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|Ragged Dick||Horatio Alger|
Fosdick Changes His Business
|Page 2 of 4||
"I've seen you before."
"Oh, have you?" said Dick, whirling round; "then p'r'aps you'd like to see me behind."
At this unexpected answer all the boys burst into a laugh with the exception of the questioner, who, evidently, considered that Dick had been disrespectful.
"I've seen you somewhere," he said, in a surly tone, correcting himself.
"Most likely you have," said Dick. "That's where I generally keep myself."
There was another laugh at the expense of Roswell Crawford, for that was the name of the young aristocrat. But he had his revenge ready. No boy relishes being an object of ridicule, and it was with a feeling of satisfaction that he retorted,--
"I know you for all your impudence. You're nothing but a boot-black."
This information took the boys who were standing around by surprise, for Dick was well-dressed, and had none of the implements of his profession with him.
"S'pose I be," said Dick. "Have you got any objection?"
"Not at all," said Roswell, curling his lip; "only you'd better stick to blacking boots, and not try to get into a store."
"Thank you for your kind advice," said Dick. "Is it gratooitous, or do you expect to be paid for it?"
"You're an impudent fellow."
"That's a very cheerin' reflection," said Dick, good-naturedly.
"Do you expect to get this place when there's gentlemen's sons applying for it? A boot-black in a store! That would be a good joke."
Boys as well as men are selfish, and, looking upon Dick as a possible rival, the boys who listened seemed disposed to take the same view of the situation.
"That's what I say," said one of them, taking sides with Roswell.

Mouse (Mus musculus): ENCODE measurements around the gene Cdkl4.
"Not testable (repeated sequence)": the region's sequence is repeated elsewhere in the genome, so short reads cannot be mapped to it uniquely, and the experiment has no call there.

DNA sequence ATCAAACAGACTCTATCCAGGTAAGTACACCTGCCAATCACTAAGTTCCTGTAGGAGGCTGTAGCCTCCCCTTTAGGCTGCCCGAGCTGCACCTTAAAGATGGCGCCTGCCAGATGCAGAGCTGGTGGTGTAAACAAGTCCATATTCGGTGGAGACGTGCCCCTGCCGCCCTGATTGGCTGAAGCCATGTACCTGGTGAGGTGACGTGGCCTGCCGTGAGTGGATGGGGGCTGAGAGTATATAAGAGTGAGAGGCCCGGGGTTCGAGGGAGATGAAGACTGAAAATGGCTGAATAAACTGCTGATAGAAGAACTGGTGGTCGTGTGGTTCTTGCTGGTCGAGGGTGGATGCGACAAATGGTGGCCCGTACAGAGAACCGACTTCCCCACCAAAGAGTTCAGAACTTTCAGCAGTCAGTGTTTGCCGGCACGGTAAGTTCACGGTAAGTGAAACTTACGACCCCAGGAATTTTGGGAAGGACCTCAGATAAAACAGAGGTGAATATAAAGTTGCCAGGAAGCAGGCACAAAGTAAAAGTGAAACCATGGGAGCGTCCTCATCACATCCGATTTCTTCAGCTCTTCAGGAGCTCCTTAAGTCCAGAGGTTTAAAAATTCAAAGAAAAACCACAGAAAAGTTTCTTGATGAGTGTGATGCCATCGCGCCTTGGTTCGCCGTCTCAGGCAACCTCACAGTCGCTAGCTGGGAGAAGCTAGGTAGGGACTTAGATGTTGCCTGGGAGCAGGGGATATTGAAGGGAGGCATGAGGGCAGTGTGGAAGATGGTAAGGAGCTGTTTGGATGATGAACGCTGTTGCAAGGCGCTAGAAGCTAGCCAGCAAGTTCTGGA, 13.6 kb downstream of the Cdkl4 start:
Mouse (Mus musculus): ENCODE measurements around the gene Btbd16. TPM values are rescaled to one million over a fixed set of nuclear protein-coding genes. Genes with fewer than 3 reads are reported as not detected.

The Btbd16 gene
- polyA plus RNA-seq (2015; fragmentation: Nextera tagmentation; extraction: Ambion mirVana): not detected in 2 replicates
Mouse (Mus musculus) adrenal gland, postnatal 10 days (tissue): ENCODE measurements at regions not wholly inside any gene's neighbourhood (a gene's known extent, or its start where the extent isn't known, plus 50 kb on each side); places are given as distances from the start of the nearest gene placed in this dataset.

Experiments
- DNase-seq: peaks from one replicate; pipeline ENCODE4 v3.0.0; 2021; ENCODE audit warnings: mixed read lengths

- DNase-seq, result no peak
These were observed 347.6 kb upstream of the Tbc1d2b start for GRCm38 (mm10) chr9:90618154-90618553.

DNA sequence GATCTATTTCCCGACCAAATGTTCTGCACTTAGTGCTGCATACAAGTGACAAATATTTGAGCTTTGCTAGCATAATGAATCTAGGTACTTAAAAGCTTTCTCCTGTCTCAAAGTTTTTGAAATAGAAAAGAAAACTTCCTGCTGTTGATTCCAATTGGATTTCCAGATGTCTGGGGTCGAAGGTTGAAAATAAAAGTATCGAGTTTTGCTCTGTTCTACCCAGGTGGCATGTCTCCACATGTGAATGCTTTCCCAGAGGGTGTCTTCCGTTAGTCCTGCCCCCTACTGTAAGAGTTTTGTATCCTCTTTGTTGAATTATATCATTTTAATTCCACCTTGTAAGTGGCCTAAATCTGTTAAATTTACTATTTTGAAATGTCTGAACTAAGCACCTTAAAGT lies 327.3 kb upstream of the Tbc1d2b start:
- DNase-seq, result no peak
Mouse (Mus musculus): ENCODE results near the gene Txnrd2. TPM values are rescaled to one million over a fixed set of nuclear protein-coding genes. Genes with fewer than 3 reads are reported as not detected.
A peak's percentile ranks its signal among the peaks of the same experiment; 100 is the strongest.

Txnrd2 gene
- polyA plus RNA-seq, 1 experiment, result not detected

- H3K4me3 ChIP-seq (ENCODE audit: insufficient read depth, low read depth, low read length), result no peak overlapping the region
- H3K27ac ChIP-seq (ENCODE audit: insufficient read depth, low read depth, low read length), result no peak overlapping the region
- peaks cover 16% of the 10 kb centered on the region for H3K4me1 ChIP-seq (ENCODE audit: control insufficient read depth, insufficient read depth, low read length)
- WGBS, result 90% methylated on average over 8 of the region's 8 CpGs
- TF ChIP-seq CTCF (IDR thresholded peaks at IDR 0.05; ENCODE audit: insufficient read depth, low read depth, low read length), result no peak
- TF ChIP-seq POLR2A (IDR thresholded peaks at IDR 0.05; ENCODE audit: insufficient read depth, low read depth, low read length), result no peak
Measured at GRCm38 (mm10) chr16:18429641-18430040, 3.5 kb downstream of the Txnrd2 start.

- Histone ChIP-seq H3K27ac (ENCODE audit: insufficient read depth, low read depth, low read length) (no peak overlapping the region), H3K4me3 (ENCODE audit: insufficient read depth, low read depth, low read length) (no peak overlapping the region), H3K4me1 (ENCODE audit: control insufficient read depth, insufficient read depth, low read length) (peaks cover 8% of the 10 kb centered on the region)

"Don't trouble yourselves," said Dick. "I aint agoin' to cut you out. I can't afford to give up a independent and loocrative purfession for a salary of three dollars a week."
"Hear him talk!" said Roswell Crawford, with an unpleasant sneer. "If you are not trying to get the place, what are you here for?"
"I came with a friend of mine," said Dick, indicating Fosdick, "who's goin' in for the situation."
"Is he a boot-black, too?" demanded Roswell, superciliously.
"He!" retorted Dick, loftily. "Didn't you know his father was a member of Congress, and intimately acquainted with all the biggest men in the State?"
The boys surveyed Fosdick as if they did not quite know whether to credit this statement, which, for the credit of Dick's veracity, it will be observed he did not assert, but only propounded in the form of a question. There was no time for comment, however, as just then the proprietor of the store came to the door, and, casting his eyes over the waiting group, singled out Roswell Crawford, and asked him to enter.
"Well, my lad, how old are you?"
"Fourteen years old," said Roswell, consequentially.
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